What sealed the deal for me was the cha qi. During the session I experienced very little qi, but then half an hour after I’d already stopped it suddenly caught up with me. I suddenly had a massive headache, my face felt like it was melting and I was all wobbly. It’s been a while since a tea has made me so tea drunk. While not necessarily purely enjoyable, the qi was very fitting for a tea like this and most certainly elevated at least my experience with the Jie Liang. While the headache and muscle pains faded, I was left energized for the rest of the day.

So now I want a cake of this tea. The price is certainly quite high, but very reasonable given the quality and age. A young Lao Man’e will set you back about as much, and we’re not even talking about gushu. I would consider this tea to be really early in its semi-aged stage, but it has a good head start and will hopefully develop into something even more interesting in another five to ten years. Personally I still prefer Lao Man’e, but I’m now a fan of Jie Liang as well.

Edit: I just realized my gaiwan is actually 120ml, not 100ml. I had it right initially, but seems I’ve been confused about that for many weeks now. It’s not a huge deal, but I’ve been slightly under-leafing my teas per my own standards. Good thing I caught that.

Flavors: Bitter, Fruity, Sweet

Preparation
Boiling 0 min, 15 sec 7 g 4 OZ / 120 ML
tea-sipper

There’s nothing like your face melting and saying “I want a cake of this”. haha

TJ Elite

Indeed!

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85
27 tasting notes

Started out with a thicker mouth feel which was good. Not too much of the Bulang kick to it, but I suppose this is 7 years old now so that’s to be expected. As it sits now this tea is good, but a bit caught between stages. I think this will be great in a few more years and wish I had more than just the 5g sample.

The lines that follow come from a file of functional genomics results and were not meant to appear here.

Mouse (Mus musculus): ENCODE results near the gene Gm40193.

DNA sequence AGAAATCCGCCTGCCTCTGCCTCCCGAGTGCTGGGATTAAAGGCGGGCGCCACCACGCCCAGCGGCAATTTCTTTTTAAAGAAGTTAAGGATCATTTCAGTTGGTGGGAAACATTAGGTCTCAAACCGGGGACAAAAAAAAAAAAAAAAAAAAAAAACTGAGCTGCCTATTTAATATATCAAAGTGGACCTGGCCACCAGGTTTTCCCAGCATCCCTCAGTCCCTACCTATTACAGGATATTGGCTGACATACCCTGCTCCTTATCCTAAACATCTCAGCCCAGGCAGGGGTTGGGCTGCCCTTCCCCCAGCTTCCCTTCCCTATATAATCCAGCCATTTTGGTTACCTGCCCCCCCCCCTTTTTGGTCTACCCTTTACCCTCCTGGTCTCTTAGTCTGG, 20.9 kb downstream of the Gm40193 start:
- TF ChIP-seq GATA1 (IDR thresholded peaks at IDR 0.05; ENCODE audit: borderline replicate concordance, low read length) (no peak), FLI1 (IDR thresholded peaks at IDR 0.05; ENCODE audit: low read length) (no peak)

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358 tasting notes

I forgot to submit this note yesterday and it got deleted, but I didn’t get to steep the tea for too long, so I saved the leaves to continue with today.

Yesterday’s steeps mostly brought forth woody flavors with a nice, thick mouthfeel. There was some bitterness at the beginning, and every session was quite enjoyable.

Today’s steep was sweet from the start. A bit less thick, but still nice and smooth, with no bitterness or astringency. Finished up with a long steep, in which the thickness returned. Definitely enjoyed this one!

Flavors: Bitter, Sweet, Thick, Wood

Preparation
Boiling 0 min, 15 sec 8 g 3 OZ / 100 ML

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3 tasting notes

I’m going to refrain from rating this tea because I think I may have infused it incorrectly somehow. It was overwhelmingly bitter for me from the first cup. I did enjoy the flavours beneath the bitterness, however. Perhaps my water was a little hotter than I thought, or my ability to measure time without a clock was faulty and I over-stewed the leaves. If I had more than a sample I might try with a lower temp and / or shorter time.

Preparation
195 °F / 90 °C 0 min, 15 sec 2 tsp 4 OZ / 120 ML

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297 tasting notes

Brewing this up as I have been retasting a lot of stuff in storage .
I brought this one out and picked 10 grams off to start with. I warmed my Shiboridash and let the water out I tossed the dry leaf in and swirled it around. The aroma was a bit of the heavy tobacco to the nose. I gave it a rinse and let it sit a bit before brewing. The aroma is woody and sweetish in the cup.
First infusion, it has some of that thick almost bitter that belies its BuLang source. The color is a nice light amber in the cup. I sit back and let the tea rest in the mouth . The thickness and tobacco come to the front. A little mineral and a whisper of some smoke.
I have had some BuLangs that will smack you in the chops. This one is a bit more tame. It may even be one you could introduce a newer drinker to the BuLang area.
Later steeps carry through. I let this one cool a bit and it became almost sugarcane sweet.

Flavors: Bitter, Mineral, Smoke, Sweet, Thick, Wood

Preparation
205 °F / 96 °C 0 min, 15 sec 10 g 10 OZ / 295 ML
tanluwils

I’m on the hunt for a shibo at the moment. They seem a lot less cumbersome than regular gaiwans. Is yours glazed?

mrmopar

@tanluwils it is. I got it from Greenwood Studio on Etsy.